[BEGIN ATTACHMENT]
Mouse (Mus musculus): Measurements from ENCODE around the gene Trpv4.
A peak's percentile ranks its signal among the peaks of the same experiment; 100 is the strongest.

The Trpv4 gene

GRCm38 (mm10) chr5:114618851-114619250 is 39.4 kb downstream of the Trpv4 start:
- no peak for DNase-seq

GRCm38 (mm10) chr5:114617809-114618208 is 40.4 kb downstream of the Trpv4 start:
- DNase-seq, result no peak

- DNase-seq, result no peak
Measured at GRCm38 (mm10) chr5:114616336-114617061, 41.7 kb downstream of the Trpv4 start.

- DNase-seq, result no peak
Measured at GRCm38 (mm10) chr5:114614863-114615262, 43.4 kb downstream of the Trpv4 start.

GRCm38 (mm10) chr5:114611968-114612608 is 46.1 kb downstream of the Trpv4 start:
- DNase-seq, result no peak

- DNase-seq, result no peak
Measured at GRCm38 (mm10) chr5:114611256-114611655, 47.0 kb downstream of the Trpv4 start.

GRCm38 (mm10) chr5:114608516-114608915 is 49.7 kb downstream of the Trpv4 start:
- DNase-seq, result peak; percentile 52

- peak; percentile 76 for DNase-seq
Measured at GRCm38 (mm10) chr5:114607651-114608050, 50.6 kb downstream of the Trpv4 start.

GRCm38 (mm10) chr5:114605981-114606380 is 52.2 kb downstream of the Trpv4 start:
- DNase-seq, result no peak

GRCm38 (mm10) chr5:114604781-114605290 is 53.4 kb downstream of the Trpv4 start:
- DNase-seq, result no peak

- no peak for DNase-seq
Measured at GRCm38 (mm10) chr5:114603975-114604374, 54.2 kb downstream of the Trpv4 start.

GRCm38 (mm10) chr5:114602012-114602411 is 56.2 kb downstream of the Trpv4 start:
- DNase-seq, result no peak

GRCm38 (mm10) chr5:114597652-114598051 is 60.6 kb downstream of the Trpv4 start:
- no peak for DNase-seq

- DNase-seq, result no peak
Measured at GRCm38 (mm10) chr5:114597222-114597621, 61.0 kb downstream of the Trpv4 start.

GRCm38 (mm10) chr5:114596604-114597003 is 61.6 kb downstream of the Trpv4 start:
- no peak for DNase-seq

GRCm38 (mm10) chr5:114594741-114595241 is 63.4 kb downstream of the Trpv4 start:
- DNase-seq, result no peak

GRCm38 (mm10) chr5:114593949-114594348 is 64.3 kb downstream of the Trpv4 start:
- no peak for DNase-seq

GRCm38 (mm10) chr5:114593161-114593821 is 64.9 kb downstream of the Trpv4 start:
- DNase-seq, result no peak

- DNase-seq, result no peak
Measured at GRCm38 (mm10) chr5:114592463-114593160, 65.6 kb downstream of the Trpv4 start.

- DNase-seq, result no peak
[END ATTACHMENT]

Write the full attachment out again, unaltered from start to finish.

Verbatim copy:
Mouse (Mus musculus): Measurements from ENCODE around the gene Trpv4.
A peak's percentile ranks its signal among the peaks of the same experiment; 100 is the strongest.

The Trpv4 gene

GRCm38 (mm10) chr5:114618851-114619250 is 39.4 kb downstream of the Trpv4 start:
- no peak for DNase-seq

GRCm38 (mm10) chr5:114617809-114618208 is 40.4 kb downstream of the Trpv4 start:
- DNase-seq, result no peak

- DNase-seq, result no peak
Measured at GRCm38 (mm10) chr5:114616336-114617061, 41.7 kb downstream of the Trpv4 start.

- DNase-seq, result no peak
Measured at GRCm38 (mm10) chr5:114614863-114615262, 43.4 kb downstream of the Trpv4 start.

GRCm38 (mm10) chr5:114611968-114612608 is 46.1 kb downstream of the Trpv4 start:
- DNase-seq, result no peak

- DNase-seq, result no peak
Measured at GRCm38 (mm10) chr5:114611256-114611655, 47.0 kb downstream of the Trpv4 start.

GRCm38 (mm10) chr5:114608516-114608915 is 49.7 kb downstream of the Trpv4 start:
- DNase-seq, result peak; percentile 52

- peak; percentile 76 for DNase-seq
Measured at GRCm38 (mm10) chr5:114607651-114608050, 50.6 kb downstream of the Trpv4 start.

GRCm38 (mm10) chr5:114605981-114606380 is 52.2 kb downstream of the Trpv4 start:
- DNase-seq, result no peak

GRCm38 (mm10) chr5:114604781-114605290 is 53.4 kb downstream of the Trpv4 start:
- DNase-seq, result no peak

- no peak for DNase-seq
Measured at GRCm38 (mm10) chr5:114603975-114604374, 54.2 kb downstream of the Trpv4 start.

GRCm38 (mm10) chr5:114602012-114602411 is 56.2 kb downstream of the Trpv4 start:
- DNase-seq, result no peak

GRCm38 (mm10) chr5:114597652-114598051 is 60.6 kb downstream of the Trpv4 start:
- no peak for DNase-seq

- DNase-seq, result no peak
Measured at GRCm38 (mm10) chr5:114597222-114597621, 61.0 kb downstream of the Trpv4 start.

GRCm38 (mm10) chr5:114596604-114597003 is 61.6 kb downstream of the Trpv4 start:
- no peak for DNase-seq

GRCm38 (mm10) chr5:114594741-114595241 is 63.4 kb downstream of the Trpv4 start:
- DNase-seq, result no peak

GRCm38 (mm10) chr5:114593949-114594348 is 64.3 kb downstream of the Trpv4 start:
- no peak for DNase-seq

GRCm38 (mm10) chr5:114593161-114593821 is 64.9 kb downstream of the Trpv4 start:
- DNase-seq, result no peak

- DNase-seq, result no peak
Measured at GRCm38 (mm10) chr5:114592463-114593160, 65.6 kb downstream of the Trpv4 start.

- DNase-seq, result no peak